• Matt Suprunowicz

How to Make a Fruit Fly Trap!


How can we use household goods to lure pests away from fresh food?


 

This Lesson Plan is part of the Crafts and Miscellaneous modules of SustainEd Farms' virtual programming.

Background

With summer approaching and temperatures steadily rising, you will probably take notice of the return and increase of many insect species. Some of these insects -- like fruit flies -- use fresh and overripe vegetables and fruits as a food source, making them a common pest inside of human households. While using food in its prime state should decrease the likelihood of attracting fruit flies, once the flies are present, it can certainly be a chore to rid your house of them. However, using a few common household items, you can make a fruit fly trap to lure the flies away from your food, thereby allowing you to control their populations.


Learning Objectives

Students will be able to...

  • Make two different types of fruit fly traps to deter pests from establishing populations on food and house plants

  • Save food from being spoiled by house pests

Academic Vocabulary

lure /lo͝or/ verb. - the act of tempting another being into a performing a certain behavior


Directions

1. Gather your materials. You will need the following supplies:


Type 1: A plastic bottle of any size (for example, a 2-liter soda bottle) · scissors or knife · apple cider vinegar (or sugar water, leftover soda, etc.) · dish soap


Type 2: A jar of any size · paper or cardboard (should cover jar hole) · tape · scissors · apple cider vinegar · dish soap


2. Watch the following Youtube video to see a demonstration of how to make a fruit fly trap at home. Then, follow along with the remainder of the lesson by reading the steps below.



For Trap Type 1:


3. Carefully use a knife and/or scissors to cut your bottle at the halfway point. Cut all the way around the bottle to separate the two halves.


4. Pour the apple cider vinegar into the bottom half of your bottle, using enough to have about a ½ inch depth. This will lure fruit flies to your trap. Do not use old food to attract flies, as this may serve as a breeding ground and produce more flies. Put about a tablespoon of dish soap into the bottle, and gently stir the vessel. The soap will make it difficult for the flies to crawl on the plastic (reduce the friction that would allow them to traverse up or down a surface).


5. If the bottle has a cap, remove it. Then, invert the top half of the bottle and place it onto the bottom half (with the neck of the bottle pointing downwards) -- you do not need to submerge the top half into the liquid. The top half of the bottle is where the fruit flies will enter the trap.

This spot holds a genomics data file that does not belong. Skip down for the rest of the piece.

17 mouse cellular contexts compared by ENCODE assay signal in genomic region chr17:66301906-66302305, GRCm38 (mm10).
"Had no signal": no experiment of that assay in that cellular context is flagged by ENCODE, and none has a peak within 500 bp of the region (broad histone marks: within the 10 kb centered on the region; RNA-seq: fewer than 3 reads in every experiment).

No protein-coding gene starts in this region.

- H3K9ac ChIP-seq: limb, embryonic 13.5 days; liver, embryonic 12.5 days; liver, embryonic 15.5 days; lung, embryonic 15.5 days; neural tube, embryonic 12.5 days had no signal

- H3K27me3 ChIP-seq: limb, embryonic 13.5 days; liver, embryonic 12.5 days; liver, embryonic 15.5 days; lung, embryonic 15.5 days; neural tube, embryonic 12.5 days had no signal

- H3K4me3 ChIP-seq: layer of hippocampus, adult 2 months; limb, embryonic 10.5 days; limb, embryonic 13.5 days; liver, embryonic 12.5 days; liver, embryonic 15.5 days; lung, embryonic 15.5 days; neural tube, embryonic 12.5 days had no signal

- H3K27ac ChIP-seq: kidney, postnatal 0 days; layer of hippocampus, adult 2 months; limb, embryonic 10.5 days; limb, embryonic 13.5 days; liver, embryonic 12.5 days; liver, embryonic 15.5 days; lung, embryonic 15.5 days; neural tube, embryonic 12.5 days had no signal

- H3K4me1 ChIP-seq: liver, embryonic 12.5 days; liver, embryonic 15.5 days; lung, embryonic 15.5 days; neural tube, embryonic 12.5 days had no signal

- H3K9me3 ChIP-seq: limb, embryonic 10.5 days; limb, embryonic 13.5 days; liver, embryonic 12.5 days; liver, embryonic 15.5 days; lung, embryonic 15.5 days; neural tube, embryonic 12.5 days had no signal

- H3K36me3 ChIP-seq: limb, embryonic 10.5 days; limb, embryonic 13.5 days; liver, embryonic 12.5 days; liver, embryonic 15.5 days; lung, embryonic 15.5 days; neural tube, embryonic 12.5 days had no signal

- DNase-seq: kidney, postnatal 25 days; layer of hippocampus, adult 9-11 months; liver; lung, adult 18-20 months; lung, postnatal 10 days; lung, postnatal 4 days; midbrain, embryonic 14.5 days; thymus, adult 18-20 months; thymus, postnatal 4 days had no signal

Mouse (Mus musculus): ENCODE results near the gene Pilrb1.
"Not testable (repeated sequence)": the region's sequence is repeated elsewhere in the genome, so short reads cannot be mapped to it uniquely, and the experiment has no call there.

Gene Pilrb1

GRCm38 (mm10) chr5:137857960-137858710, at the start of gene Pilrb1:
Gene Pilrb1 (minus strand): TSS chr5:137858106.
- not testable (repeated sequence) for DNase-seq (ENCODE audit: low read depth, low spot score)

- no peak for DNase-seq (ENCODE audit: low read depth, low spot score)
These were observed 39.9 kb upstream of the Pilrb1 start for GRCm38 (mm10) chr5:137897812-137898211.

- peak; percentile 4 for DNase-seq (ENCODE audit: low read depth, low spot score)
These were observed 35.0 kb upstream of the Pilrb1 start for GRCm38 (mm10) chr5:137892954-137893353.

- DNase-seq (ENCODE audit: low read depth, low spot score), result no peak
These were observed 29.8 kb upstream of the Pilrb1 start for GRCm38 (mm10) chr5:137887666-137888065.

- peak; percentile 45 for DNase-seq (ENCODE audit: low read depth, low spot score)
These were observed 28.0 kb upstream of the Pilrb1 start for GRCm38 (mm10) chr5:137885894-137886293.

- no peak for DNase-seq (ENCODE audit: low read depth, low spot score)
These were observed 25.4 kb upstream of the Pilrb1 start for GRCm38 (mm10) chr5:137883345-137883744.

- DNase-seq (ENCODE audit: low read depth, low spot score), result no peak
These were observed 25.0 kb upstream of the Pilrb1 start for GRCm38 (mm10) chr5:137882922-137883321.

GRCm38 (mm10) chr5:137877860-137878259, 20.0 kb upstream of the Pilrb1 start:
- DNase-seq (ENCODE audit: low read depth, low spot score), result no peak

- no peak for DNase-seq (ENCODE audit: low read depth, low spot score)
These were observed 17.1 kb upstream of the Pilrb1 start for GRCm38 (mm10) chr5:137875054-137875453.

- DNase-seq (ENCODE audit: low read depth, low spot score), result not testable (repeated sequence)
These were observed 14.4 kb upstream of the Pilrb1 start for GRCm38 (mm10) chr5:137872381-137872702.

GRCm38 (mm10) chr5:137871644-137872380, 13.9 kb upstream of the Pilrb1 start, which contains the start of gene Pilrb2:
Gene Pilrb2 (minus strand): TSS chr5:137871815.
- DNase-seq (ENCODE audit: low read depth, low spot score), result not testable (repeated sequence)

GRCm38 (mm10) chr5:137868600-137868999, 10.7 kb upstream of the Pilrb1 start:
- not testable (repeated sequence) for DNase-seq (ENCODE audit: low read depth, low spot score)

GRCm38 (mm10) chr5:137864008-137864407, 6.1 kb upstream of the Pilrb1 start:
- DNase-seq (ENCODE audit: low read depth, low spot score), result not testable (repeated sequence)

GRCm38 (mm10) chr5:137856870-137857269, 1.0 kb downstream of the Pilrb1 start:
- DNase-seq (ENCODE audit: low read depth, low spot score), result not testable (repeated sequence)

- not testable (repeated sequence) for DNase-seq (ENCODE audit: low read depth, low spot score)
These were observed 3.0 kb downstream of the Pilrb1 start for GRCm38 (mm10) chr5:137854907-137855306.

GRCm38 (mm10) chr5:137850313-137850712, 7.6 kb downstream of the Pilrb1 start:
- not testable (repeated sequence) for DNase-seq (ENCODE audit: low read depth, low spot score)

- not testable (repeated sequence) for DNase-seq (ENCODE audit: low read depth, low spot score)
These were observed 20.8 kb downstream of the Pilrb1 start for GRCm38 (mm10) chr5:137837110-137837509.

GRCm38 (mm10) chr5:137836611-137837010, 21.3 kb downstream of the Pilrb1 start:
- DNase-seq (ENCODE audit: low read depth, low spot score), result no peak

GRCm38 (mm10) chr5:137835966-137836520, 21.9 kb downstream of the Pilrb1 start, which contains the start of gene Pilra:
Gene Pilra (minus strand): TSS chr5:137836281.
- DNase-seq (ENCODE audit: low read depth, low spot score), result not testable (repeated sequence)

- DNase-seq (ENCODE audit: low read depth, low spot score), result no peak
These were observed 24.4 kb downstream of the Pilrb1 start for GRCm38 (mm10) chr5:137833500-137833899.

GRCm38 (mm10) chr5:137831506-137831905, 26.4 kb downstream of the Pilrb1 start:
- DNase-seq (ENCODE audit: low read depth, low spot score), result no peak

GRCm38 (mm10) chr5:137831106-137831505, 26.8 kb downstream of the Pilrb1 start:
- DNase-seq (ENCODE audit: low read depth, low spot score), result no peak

6. Tape (preferably using duct tape) the two bottle halves together where the halves meet on each side of the trap. This will seal the trap on the outside to prevent any flies that have managed to crawl up the sides from escaping.


7. Place your trap away from your food source, distancing it from any food if it is in the same room as food, or putting it in another room altogether. If fruit flies persist near your food, you may consider moving your trap closer to give the fruit flies another “option” to forage for food.


8. Check your trap for success! Replace the bait as needed.


For Trap Type 2:


1. Pour the apple cider vinegar into the bottom of your jar, using enough to have about a 1 inch depth. This will lure fruit flies to your trap. Do not use old food to attract flies, as this may serve as a breeding ground and produce more flies. Put about a tablespoon of dish soap into your jar, and gently stir the vessel. The soap will make it difficult for the flies to crawl on the plastic (reduce the friction that would allow them to traverse up or down a surface).


2. Using your jar as a reference for a suitable diameter length, curl your paper into a cone-like shape, tape the cone together, and put the cone -- tip first -- into the jar. The cone tip should not touch the bottom of the fixture (where it would become wet), but should sit a few inches from the surface of the liquid and have enough width to sit on the edges of the jar. When you make the cone, be sure to leave a hole in the tip, so as to allow flies to enter the trap.


3. Preferably using duct tape, seal the trap by taping the cone to the edges of the jar. This will seal the trap on the outside to prevent any flies that have managed to crawl up the sides from escaping.


4. Place your trap away from your food source, distancing it from any food if it is in the same room as food, or putting it in another room altogether. If fruit flies persist near your food, you may consider moving your trap closer to give the fruit flies another “option” to forage for food.


5. Check your trap for success! Replace the bait as needed.

Additional Resources:

Download the PDF version of this lesson plan:

How to Make a Fruit Fly Trap
.pdf
Download PDF • 1.28MB

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